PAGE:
WHAT DO WE NEED TO HAVE IF WE STAY AND SURVIVE AT HOME?

 

  1. At least one gallon of water per person per day. That is bare minimum because this is used for drinking, bathing and cooking. Two gallons would be more realistic!
  2. food – you want food and water to last at least one week. If you are traveling you usually want 2-4 days worth, but at home, you can store more. You do not have to use all 25 yr. shelf life freeze-dried or dehydrated foods for emergencies, but it is wise to have some on hand. If you stock pile canned goods and boxed goods like cereal, cookies, crackers etc., put a date on the bag and cultivate the habit of checking the dates every week or so and use the items that are nearing their expiration date and replace it with new food.  It is a good but time consuming idea to place crackers and dried boxed foods in a double zip lock bag, one out side, one inside bag. Leave the crackers in their sealed inner envelope, but take them out of the box. Put an oxygen absorber in the bag or container you seal them in. This keeps moisture from ruining them. You can tear off the name of the crackers from the box and drop it in so you know what you have in the bag. Oxygen absorbers are used in foods, electronics, drug containers and electronics. They can be purchased on line. If you store canned goods from a big 1/2 price sale, make sure to check out the dates on them. Most things will go beyond the expiration date without making you sick but it does lose it’s color and flavor more and more. NEVER eat food from a swollen, puffy can! This indicates that bacteria has gotten in and is fermenting. Throw it out, no matter if the date has expired or not. Remember that you may not have refrigeration, so dry and canned foods are best to stock pile. Having dehydrated foods, trail mix and protein bars and small mylar bags of water is a good idea, as you might have to leave eventually if you are told to evacuate the area. Paper Towels , plastic wrap and foil are good to extra of, also oils for cooking
  3. First Aid Supplies –you can never have too many medical supplies on hand! This is especially true if you have children or the elderly staying there with you. You need a REAL  kit, not just a box of bandaids! 4×4 sponges(gauze pads) , 2×2 sponges, kling wrap- a stretchy gauze roll that is used to hold dressings on, You will need plenty of that, tape- paper, silk and adhesive are all good, a sharp pair of bandage scissors, bandaids in various sizes and widths, triangular bandages to use to hold dressings on and as slings, they have many uses, a thermometer, blood pressure cuff- automatic is good if you have plenty of extra batteries, if not, have a  traditional one with a stethoscope  and learn how to use it, bandages that are treated with clotting medication to help slow or stop bleeding, ACE elastic bandages in various widths, sterile irrigating solution to clean wounds and rinse debris from eyes-  saline eye drops are probably best, safety pins, bandages for eyes, a tube or so of eye ointment over the counter that is moisturizing and soothing, particle masks, masks with eye shield, inflatable splints for arms and legs if you can afford them, a very good first aid book- take a class in first aid!! You should also take basic cardio-pulmonary resuscitation for adults and children, burn dressings of various sizes, and big fluffy ABD pads for larger heavier bleeding wounds. You should also have several mouth shields for using for CPR, alcohol, hydrogen peroxide, antibiotic ointments, anti-itch cortisone ointments, burn gel, betadine, tourniquet, toothache drops, a dental kit is a good idea also. There are many other supplies that would be very helpful- snake bite kit, minor surgery kits (take an EMT class or get a very good text book, use only if there is no hope of finding a qualified Doctor before the patient bleeds to death). It is a good idea to purchase a fairly inclusive kit and then begin adding to it as quickly as possible. Don’t forget a good supply of gloves, vinyl and/or latex.The list can keep on going! Why? Because if we have an EMP attack, or if war breaks out and many people are injured or if there is a pandemic, there may come a day when there just isn’t any dentist or doctor for  miles! Preparing means that you try to aim to be self-sufficient as much as possible, and your first aid kit could save someones life, including your own.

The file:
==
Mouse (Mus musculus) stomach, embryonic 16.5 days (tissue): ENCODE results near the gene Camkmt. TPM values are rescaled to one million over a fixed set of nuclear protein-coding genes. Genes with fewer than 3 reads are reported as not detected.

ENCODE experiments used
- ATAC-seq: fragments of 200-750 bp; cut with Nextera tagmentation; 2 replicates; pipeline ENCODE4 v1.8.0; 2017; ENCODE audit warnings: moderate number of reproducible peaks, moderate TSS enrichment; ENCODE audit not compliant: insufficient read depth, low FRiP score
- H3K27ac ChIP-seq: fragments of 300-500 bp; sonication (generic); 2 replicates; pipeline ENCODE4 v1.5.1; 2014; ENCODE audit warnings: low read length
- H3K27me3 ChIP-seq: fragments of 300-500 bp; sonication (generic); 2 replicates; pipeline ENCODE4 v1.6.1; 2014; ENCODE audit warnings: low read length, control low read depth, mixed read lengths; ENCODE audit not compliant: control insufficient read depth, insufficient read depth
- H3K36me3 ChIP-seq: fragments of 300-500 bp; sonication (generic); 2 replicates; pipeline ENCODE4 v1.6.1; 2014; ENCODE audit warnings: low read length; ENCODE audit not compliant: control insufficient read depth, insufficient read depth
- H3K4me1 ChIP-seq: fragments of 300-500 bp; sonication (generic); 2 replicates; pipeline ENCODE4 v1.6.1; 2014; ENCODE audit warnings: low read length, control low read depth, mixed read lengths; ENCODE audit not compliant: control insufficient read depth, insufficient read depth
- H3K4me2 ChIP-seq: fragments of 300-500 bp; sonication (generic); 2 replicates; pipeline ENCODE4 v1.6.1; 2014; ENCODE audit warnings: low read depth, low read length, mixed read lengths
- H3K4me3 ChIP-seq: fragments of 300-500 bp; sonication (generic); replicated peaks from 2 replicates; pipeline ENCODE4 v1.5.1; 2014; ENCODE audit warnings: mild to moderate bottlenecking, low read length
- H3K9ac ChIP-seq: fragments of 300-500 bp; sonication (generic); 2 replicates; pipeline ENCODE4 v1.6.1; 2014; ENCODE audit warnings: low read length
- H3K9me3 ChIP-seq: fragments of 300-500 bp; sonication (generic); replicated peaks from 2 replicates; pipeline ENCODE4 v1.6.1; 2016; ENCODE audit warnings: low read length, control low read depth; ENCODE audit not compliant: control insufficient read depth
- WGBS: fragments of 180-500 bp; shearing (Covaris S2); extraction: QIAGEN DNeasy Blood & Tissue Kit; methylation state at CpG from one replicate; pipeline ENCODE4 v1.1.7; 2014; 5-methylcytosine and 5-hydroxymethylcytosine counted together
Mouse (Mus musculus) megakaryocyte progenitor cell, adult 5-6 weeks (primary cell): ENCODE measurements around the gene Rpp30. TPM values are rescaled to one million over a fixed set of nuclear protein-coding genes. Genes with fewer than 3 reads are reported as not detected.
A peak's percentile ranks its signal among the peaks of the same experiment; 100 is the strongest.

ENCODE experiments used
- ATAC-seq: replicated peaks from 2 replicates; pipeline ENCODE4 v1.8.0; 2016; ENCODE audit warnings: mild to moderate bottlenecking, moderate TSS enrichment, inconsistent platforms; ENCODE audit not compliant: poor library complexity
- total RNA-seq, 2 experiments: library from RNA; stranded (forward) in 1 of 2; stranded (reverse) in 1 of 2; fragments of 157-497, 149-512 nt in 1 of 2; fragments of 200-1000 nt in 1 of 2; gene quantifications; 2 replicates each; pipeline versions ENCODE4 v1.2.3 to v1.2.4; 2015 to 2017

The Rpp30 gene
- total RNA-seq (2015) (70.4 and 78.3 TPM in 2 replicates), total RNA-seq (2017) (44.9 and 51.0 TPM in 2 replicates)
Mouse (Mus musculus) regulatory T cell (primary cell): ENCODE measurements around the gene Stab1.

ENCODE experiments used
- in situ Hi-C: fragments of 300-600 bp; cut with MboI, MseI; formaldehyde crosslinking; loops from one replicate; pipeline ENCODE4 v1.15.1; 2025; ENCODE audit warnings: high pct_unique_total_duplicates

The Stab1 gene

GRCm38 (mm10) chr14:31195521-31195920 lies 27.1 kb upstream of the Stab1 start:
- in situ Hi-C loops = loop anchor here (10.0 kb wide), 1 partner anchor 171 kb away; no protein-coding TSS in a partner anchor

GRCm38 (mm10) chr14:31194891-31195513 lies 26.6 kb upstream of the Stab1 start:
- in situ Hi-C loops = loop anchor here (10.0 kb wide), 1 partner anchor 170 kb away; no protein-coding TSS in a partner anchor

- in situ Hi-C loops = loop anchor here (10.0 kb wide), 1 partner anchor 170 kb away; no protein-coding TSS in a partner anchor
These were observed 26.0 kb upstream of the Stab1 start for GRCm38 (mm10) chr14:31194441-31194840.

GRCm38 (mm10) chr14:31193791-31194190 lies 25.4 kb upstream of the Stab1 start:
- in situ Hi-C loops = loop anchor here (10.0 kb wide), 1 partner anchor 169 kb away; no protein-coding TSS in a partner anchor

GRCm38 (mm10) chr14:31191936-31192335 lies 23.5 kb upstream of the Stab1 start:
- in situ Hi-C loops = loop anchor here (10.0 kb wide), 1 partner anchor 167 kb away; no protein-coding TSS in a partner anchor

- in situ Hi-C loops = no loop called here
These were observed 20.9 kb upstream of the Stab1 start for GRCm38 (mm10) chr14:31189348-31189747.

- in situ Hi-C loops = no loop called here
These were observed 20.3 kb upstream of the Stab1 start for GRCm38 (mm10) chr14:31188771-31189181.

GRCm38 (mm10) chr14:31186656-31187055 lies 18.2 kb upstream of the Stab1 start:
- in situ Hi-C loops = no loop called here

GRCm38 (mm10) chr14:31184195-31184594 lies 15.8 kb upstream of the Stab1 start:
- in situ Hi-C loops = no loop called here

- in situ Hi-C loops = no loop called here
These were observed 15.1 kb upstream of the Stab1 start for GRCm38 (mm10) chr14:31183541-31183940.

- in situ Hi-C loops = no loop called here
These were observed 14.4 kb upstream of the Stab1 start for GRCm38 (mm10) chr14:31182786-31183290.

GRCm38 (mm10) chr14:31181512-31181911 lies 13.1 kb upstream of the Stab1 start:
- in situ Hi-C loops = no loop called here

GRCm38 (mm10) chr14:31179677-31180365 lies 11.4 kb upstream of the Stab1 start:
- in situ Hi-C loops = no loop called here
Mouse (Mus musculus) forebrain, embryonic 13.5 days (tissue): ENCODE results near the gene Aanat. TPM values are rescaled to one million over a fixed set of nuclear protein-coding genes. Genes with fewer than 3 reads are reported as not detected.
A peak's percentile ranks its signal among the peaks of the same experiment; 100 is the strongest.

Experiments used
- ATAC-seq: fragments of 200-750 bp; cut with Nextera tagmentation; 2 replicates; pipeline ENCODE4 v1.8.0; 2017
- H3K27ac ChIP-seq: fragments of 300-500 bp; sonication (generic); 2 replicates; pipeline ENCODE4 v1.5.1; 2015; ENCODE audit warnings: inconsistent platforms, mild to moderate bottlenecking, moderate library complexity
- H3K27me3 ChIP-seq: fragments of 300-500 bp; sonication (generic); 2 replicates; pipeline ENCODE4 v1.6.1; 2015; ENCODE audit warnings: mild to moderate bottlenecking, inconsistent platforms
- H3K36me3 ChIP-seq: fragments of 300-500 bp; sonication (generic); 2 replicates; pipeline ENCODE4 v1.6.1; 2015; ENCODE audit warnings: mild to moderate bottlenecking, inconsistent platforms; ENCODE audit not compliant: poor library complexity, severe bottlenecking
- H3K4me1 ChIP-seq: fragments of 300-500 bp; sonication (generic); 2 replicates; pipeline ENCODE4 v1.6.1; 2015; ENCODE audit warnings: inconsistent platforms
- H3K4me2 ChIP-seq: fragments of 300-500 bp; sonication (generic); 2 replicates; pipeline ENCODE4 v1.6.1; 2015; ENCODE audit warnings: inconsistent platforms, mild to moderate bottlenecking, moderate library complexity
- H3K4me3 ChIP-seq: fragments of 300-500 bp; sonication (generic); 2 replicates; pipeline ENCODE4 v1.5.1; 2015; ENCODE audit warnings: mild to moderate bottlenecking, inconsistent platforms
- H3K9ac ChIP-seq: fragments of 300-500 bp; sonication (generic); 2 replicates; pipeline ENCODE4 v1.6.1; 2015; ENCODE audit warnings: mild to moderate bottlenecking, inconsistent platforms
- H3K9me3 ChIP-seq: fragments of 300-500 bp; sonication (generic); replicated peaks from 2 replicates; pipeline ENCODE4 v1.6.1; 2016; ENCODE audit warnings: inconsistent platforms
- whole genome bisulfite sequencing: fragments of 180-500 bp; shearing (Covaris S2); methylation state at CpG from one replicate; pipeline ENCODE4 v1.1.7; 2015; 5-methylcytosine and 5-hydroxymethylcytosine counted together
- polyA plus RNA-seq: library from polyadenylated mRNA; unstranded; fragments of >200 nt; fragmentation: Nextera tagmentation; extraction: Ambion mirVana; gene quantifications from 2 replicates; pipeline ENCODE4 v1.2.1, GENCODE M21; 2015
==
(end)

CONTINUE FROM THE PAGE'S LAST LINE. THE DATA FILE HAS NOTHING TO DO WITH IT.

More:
4. Full Face Respirator that can handle aerosols, particles, gases, a half face one is cheaper but may leave your eyes vulnerable to hot ash from a fire, volcanic eruption or fall out particles.
  5. Environment Suit- Because of the possibility of a war, it is a good idea to have protective clothing, to cover your body, head, shoes. You should have a good pair of gloves as well. One company to check with is ULINE, and they do have a catalog if you need to price all of this. They also have faraday bags and anti-static bags and tape to protect electronics in the case of an EMP attack.